24

Short answer: One size does not fit all. There are trade-offs. For example if you want a journaled FS, you pay (efficiency, complexity, etc.) for it but get something out of it. Some don't feel the need for a journaled FS and don't want to pay for it, some do. Same with other "features" of the FS.


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Short answer: 830-1998 is not a standard, it is a recommended best practice on how to write SRS in the style of 1998. I can't find how it was superseeded (even with IEEE's advanced search :( ) But I guess it's because the whole method on how we specify requirements has changed drastically in recent years. So, from now on, I try to answer a bit of ...


23

I don't think a coding standards document is the place to specify what is already common sense. The purpose of a coding standard is to guarantee consistence (and avoid arguments) about issues where reasonable people might disagree and there is no single obvious right answer, e.g. naming conventions, indentation etc. Such commenting as in your example is ...


22

Per your example, "GB" is the country code for the United Kingdom. However, "UK" was the at one time the MARC (US Library of Congress) standard code, although I believe that's deprecated. And the IANA uses .uk for the top-level domain for the United Kingdom. So, if something doesn't conform to an ISO standard, it doesn't mean that no standard is being ...


21

Many of the older standards organisations do still charge for their standards, but IMHO it acts as a barrier to wider adoption of the standards. Many standards organisations already manage to provide their standards free. IMHO organisations like ISO and ANSI seem quite outdated by still charging. Here is an arbitrary personal selection of important ...


21

The term "standards" in programming often refers to a technology/document that is governed by a group or community. The members of that group often share common invested goals, are active users of that technology and want to ensure the technology continues. There are many "things" in programming that have a community that governs them. These members can ...


19

It is not possible. What you are essentially trying to do is nearly to mechanize good judgment. When writing critical software such as for life supporting medical systems, huge amounts of checklists and whatnot are virtually inevitable. Not only do even smart people make mistakes, a lot of the software for these devices is written by people that aren't very ...


19

The C standard library is part of the C programming language, so it is a specification (written in English in some technical report). For example, the n1570 document is explaining what is malloc and how it should behave. There is also another relevant specification, the C POSIX library (which is more or less a superset of the C standard library). For ...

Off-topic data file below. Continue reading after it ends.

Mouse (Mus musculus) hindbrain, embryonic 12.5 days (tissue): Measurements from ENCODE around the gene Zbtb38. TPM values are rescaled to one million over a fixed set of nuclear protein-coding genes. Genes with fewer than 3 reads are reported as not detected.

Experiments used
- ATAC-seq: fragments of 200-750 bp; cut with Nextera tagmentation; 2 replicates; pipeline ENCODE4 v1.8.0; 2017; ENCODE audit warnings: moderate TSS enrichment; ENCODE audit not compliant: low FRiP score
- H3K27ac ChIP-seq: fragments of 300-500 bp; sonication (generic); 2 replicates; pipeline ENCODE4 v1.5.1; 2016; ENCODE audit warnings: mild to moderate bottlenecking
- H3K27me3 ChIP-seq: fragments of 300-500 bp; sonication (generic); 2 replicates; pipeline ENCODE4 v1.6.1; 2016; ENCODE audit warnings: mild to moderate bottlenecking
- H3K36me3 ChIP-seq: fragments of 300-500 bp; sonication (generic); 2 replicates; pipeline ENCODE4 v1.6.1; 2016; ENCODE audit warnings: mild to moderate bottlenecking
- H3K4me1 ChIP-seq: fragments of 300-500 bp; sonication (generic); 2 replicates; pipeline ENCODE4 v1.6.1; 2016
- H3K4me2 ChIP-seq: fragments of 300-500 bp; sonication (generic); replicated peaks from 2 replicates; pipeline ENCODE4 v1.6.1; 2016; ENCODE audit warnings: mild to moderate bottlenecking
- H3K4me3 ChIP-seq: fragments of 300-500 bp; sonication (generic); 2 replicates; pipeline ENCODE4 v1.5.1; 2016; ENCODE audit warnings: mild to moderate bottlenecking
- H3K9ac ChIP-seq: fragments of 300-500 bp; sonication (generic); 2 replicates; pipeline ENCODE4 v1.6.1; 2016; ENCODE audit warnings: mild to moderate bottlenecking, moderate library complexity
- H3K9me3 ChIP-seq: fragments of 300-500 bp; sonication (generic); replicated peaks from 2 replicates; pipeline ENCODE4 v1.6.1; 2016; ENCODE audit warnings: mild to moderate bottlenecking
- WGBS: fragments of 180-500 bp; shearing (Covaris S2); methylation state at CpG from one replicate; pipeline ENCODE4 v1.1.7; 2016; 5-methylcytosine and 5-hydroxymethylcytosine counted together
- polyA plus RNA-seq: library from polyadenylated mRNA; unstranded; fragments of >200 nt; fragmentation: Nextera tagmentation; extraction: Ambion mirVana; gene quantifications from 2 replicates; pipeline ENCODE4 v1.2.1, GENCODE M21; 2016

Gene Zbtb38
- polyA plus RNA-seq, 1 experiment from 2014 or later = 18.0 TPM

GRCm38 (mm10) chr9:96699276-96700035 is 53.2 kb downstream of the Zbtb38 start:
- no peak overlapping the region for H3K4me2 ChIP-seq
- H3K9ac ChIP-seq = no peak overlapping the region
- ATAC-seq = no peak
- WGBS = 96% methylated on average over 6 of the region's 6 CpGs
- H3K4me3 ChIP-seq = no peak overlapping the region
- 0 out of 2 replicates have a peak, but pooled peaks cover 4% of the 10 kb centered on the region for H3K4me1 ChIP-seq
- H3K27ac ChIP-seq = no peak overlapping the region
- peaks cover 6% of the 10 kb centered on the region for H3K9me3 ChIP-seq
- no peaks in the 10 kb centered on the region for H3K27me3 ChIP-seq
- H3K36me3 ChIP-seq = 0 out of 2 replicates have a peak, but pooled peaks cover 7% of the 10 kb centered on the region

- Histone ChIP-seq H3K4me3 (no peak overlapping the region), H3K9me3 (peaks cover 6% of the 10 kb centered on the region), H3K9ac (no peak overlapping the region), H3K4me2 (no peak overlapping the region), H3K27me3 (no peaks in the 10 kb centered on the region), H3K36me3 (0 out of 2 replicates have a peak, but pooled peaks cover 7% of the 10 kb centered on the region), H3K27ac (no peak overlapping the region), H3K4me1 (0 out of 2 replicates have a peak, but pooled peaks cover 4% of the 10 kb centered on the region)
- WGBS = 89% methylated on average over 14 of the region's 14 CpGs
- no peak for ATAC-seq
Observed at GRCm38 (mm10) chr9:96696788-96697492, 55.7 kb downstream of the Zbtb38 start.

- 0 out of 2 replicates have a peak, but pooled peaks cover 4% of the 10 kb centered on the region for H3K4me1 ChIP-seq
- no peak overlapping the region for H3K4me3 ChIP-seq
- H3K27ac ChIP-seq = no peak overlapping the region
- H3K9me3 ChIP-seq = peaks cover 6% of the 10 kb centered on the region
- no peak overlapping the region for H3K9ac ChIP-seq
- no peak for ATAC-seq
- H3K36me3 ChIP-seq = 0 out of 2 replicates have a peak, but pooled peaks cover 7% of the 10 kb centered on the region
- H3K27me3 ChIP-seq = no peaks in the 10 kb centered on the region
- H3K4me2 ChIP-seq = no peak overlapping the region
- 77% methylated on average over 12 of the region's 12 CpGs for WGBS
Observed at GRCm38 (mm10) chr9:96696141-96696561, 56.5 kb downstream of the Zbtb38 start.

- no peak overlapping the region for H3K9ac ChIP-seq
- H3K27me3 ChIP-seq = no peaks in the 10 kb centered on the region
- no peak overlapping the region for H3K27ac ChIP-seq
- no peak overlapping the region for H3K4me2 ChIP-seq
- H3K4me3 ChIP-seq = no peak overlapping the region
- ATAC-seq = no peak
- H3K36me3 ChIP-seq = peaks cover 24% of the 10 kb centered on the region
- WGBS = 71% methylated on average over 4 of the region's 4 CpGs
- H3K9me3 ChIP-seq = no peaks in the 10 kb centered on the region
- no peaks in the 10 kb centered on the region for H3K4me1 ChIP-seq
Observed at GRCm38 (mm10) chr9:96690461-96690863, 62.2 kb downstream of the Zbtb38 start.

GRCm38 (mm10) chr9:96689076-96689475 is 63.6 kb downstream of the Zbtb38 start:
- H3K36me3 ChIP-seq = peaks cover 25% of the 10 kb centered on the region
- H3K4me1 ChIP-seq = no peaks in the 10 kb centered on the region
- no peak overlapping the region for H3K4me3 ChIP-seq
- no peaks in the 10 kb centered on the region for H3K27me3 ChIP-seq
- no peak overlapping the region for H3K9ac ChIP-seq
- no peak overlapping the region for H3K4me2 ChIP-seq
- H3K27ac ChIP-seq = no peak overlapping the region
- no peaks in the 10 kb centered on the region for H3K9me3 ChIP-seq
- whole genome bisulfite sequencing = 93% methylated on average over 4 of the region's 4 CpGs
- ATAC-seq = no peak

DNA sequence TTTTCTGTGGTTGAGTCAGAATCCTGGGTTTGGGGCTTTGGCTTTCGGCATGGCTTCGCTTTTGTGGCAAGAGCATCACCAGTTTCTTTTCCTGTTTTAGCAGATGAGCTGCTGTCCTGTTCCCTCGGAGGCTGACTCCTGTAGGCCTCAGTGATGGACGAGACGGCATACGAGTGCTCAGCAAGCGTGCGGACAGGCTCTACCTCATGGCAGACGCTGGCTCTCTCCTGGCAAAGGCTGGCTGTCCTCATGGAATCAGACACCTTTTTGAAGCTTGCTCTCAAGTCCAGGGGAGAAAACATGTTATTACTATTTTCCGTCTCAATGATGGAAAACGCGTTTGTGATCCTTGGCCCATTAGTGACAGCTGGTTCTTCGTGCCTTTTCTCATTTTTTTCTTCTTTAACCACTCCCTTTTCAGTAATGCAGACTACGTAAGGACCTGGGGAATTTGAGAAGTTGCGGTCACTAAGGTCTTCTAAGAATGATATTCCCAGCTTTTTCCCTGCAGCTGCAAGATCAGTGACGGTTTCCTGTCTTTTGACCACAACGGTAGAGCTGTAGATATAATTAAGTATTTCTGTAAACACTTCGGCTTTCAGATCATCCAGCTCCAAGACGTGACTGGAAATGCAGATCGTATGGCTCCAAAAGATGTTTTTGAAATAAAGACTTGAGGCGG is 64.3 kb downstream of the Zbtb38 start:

18

It used to be, and I hope still is, that anybody can publish anything as a Request for Comments (RFC) draft document at the Internet Engineering Task Force (IETF). This is the perfect place to publish your new protocol: http://www.ietf.org/contact-the-ietf.html It exists entirely so that new protocols and proposed standards can be published, widely read, ...


18

My advice is not to bother. WADL has not been that widely adopted See this question on Stack Overflow and there are some strong views that's it's not a good fit with the kind of 'proper' REST you describe, as shown here on another Stack Overflow question. WADL descriptions are time consuming to build (and mostly manual) and they add a brittleness that ...


17

The former argument is invalid, because adding a few database maintained timestamp fields to a series of tables is not difficult work. This is in fact the kind of mind numbing task that one would give to a junior or an intern, and they could easily do it in a single two week sprint with time to spare. It may or may not even be necessary to map these fields ...


17

With regards specifically to ISO standards, there is a question/answer in their FAQ that addresses why ISO standards cost money: ISO standards cost money to develop, publish and distribute. Someone has to pay. The current system whereby users are requested to pay for the standards they use, not only sustains the development process but also, very ...


17

i,j and k are the standard counter variables. By using them you imply the variables are used to keep loop count and nothing else. If you use another more complex name then its less clear what the variable is used for. If your counter variables are getting confusing then its a sign your code needs breaking up. i.e for(int i=0;i<numMesh;i++) foo += ...


16

For C The Standard says that a return from the initial call to main is equivalent to calling exit. However, a return from main cannot be expected to work if data local to main might be needed during cleanup. For C++ When exit(0) is used to exit from program, destructors for locally scoped non-static objects are not called. But destructors are called if ...